May 19 2010 12:00 AM

A couple of years and a Facebook group later, Lansing resident kisses eyesore goodbye




Last Thursday morning, a three-year-long nightmare involving a bruised up and abandoned next-door neighbor ended for Lansing homeowner Ken Orlich.

Since Orlich moved onto Princeton Street five years ago, the house at 735 Princeton has been a problem. At first, the people living there were a nuisance, attracting the attention of the cops. Then, when those people moved out, they left a litter of puppies behind. Shortly after Orlich called animal control about that problem, the house became a full-time eyesore: abandoned, boarded-up and infested with critters (this time, not puppies).

The house quickly became a point of stress for Orlich, bringing down the spirits of the people living on his section of Princeton Street, which runs between Oakland Avenue and Saginaw Street on Lansing’s west side.

“It was horrible,” Orlich said of living next to thing.

Over the summer of 2008, Orlich contacted City Pulse so that we could put the house in the Eyesore of the Week column. In an e-mail he wrote, “I live next to this!” Attached was a photo of the monstrosity, with paint peeling off, and a mess of boards slapped over the windows. The thing looked like a smashed eggshell.

Since then, Orlich waged a squeaky wheel campaign against the house, bugging local elected officials to do something. The Ingham County Treasurer’s office took possession of the house in 2008 after a foreclosure, later turning over to the Ingham Co. Land Bank. And back in 2008, Treasurer Eric Schertzing said he thought the house had been torn down because he had a record of its demolition, but the house sat.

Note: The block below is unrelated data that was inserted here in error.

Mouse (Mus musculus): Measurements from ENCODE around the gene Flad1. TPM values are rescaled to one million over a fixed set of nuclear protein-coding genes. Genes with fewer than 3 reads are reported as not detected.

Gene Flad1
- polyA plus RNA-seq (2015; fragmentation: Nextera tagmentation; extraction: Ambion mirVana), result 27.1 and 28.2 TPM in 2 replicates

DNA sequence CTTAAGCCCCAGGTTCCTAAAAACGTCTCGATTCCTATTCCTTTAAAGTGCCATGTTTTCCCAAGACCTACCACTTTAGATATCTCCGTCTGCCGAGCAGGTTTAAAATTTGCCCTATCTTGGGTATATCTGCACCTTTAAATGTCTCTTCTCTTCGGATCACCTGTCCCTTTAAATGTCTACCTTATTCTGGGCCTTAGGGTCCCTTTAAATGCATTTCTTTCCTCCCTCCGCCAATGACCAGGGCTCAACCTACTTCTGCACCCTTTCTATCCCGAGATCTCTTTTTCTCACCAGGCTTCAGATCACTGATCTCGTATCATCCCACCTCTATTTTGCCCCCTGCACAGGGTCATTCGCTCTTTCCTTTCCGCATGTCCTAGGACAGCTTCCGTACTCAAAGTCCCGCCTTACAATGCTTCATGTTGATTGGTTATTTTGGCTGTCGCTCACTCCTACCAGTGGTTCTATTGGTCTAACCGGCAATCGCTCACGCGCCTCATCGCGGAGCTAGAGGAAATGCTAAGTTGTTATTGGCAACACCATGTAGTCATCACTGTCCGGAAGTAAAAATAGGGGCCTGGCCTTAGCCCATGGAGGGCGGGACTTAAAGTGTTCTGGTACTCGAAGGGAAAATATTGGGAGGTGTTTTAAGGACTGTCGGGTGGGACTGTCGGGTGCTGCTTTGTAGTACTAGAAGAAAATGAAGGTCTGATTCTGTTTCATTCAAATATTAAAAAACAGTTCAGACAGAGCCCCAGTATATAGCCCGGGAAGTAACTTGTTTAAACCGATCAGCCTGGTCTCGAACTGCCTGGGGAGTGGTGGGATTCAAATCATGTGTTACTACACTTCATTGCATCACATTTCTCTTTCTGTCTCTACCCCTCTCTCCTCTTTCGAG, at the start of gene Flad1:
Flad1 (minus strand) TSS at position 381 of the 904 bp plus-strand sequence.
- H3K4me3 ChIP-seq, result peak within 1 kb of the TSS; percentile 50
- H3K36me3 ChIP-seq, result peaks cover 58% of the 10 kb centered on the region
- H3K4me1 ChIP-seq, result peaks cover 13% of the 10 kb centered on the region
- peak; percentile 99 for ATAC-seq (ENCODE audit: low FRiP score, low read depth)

In 2009, Orlich created a Facebook page called “”KNOCK IT DOWN, LANSING!” with the intent of getting other Lansingites to post pictures of houses they wanted to see demolished. He used 735 Princeton as the page’s mascot.

So it was a welcome sight for Orlich when in March he got an e-mail from Schertzing notifying him that the house would be torn down. The Lansing Fire Department used it for training a few times before it came down. But on Thursday morning, during a rainstorm, two workers showed up with a backhoe and removed every last piece of the house.

Orlich took pictures and streamed it live online as it happened.

“I feel like a weight has been lifted off of me,” he said on Friday.

It took three years, but Orlich is thankful to Schertzing, and hopes that other Lansing residents will use the KNOCK IT DOWN, LANSING! page to get their gruesome neighbors taken care of. Also, he hopes property values will go up a little.